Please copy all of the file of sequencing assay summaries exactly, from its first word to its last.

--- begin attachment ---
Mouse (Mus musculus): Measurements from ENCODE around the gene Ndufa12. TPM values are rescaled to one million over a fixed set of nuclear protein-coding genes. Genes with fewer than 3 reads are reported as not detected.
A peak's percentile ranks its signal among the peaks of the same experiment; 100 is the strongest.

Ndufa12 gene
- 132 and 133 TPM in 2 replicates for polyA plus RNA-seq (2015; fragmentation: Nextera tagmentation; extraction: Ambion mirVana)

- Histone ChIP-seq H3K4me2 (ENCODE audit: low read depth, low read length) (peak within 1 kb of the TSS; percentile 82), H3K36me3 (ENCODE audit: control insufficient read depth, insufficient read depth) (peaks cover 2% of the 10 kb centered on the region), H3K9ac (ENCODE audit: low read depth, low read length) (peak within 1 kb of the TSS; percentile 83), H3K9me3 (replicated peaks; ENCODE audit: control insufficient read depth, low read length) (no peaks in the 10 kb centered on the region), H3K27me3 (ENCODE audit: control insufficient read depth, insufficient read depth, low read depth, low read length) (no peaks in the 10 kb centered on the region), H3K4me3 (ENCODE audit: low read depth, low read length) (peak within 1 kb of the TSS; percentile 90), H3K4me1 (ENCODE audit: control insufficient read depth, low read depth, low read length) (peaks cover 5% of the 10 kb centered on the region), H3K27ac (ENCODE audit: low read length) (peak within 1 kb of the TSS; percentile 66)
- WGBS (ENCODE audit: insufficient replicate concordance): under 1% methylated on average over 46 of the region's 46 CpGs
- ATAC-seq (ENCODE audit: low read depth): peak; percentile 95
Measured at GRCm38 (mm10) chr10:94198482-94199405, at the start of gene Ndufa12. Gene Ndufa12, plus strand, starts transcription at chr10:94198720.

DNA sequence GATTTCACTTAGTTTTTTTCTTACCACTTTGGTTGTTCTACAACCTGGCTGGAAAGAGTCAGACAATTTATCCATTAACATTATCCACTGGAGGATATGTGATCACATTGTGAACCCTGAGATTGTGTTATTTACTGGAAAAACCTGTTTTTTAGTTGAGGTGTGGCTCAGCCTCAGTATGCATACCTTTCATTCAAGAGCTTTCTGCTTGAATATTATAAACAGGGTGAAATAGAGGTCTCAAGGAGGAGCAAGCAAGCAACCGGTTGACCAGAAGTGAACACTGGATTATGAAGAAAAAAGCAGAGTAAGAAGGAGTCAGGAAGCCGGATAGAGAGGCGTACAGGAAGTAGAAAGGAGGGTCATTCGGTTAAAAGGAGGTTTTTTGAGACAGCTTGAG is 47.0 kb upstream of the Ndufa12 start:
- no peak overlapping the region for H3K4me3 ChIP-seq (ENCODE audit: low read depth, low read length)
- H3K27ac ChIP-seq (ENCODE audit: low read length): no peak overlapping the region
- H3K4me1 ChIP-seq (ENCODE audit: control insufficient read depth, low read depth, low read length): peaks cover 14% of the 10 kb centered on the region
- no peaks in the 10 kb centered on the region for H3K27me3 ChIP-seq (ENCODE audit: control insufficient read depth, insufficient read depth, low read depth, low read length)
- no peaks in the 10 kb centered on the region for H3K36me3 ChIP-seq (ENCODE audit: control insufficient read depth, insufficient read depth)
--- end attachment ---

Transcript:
Mouse (Mus musculus): Measurements from ENCODE around the gene Ndufa12. TPM values are rescaled to one million over a fixed set of nuclear protein-coding genes. Genes with fewer than 3 reads are reported as not detected.
A peak's percentile ranks its signal among the peaks of the same experiment; 100 is the strongest.

Ndufa12 gene
- 132 and 133 TPM in 2 replicates for polyA plus RNA-seq (2015; fragmentation: Nextera tagmentation; extraction: Ambion mirVana)

- Histone ChIP-seq H3K4me2 (ENCODE audit: low read depth, low read length) (peak within 1 kb of the TSS; percentile 82), H3K36me3 (ENCODE audit: control insufficient read depth, insufficient read depth) (peaks cover 2% of the 10 kb centered on the region), H3K9ac (ENCODE audit: low read depth, low read length) (peak within 1 kb of the TSS; percentile 83), H3K9me3 (replicated peaks; ENCODE audit: control insufficient read depth, low read length) (no peaks in the 10 kb centered on the region), H3K27me3 (ENCODE audit: control insufficient read depth, insufficient read depth, low read depth, low read length) (no peaks in the 10 kb centered on the region), H3K4me3 (ENCODE audit: low read depth, low read length) (peak within 1 kb of the TSS; percentile 90), H3K4me1 (ENCODE audit: control insufficient read depth, low read depth, low read length) (peaks cover 5% of the 10 kb centered on the region), H3K27ac (ENCODE audit: low read length) (peak within 1 kb of the TSS; percentile 66)
- WGBS (ENCODE audit: insufficient replicate concordance): under 1% methylated on average over 46 of the region's 46 CpGs
- ATAC-seq (ENCODE audit: low read depth): peak; percentile 95
Measured at GRCm38 (mm10) chr10:94198482-94199405, at the start of gene Ndufa12. Gene Ndufa12, plus strand, starts transcription at chr10:94198720.

DNA sequence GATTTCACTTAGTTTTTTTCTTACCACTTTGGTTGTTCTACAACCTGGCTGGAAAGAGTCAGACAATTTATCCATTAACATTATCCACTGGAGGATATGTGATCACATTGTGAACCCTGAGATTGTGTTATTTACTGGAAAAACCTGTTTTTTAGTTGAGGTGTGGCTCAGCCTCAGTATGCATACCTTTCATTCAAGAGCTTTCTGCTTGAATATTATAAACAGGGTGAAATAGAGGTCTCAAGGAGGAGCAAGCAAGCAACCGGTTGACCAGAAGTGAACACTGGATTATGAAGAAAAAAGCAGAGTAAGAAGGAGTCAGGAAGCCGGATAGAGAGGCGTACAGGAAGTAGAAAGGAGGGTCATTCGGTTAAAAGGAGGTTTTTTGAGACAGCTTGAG is 47.0 kb upstream of the Ndufa12 start:
- no peak overlapping the region for H3K4me3 ChIP-seq (ENCODE audit: low read depth, low read length)
- H3K27ac ChIP-seq (ENCODE audit: low read length): no peak overlapping the region
- H3K4me1 ChIP-seq (ENCODE audit: control insufficient read depth, low read depth, low read length): peaks cover 14% of the 10 kb centered on the region
- no peaks in the 10 kb centered on the region for H3K27me3 ChIP-seq (ENCODE audit: control insufficient read depth, insufficient read depth, low read depth, low read length)
- no peaks in the 10 kb centered on the region for H3K36me3 ChIP-seq (ENCODE audit: control insufficient read depth, insufficient read depth)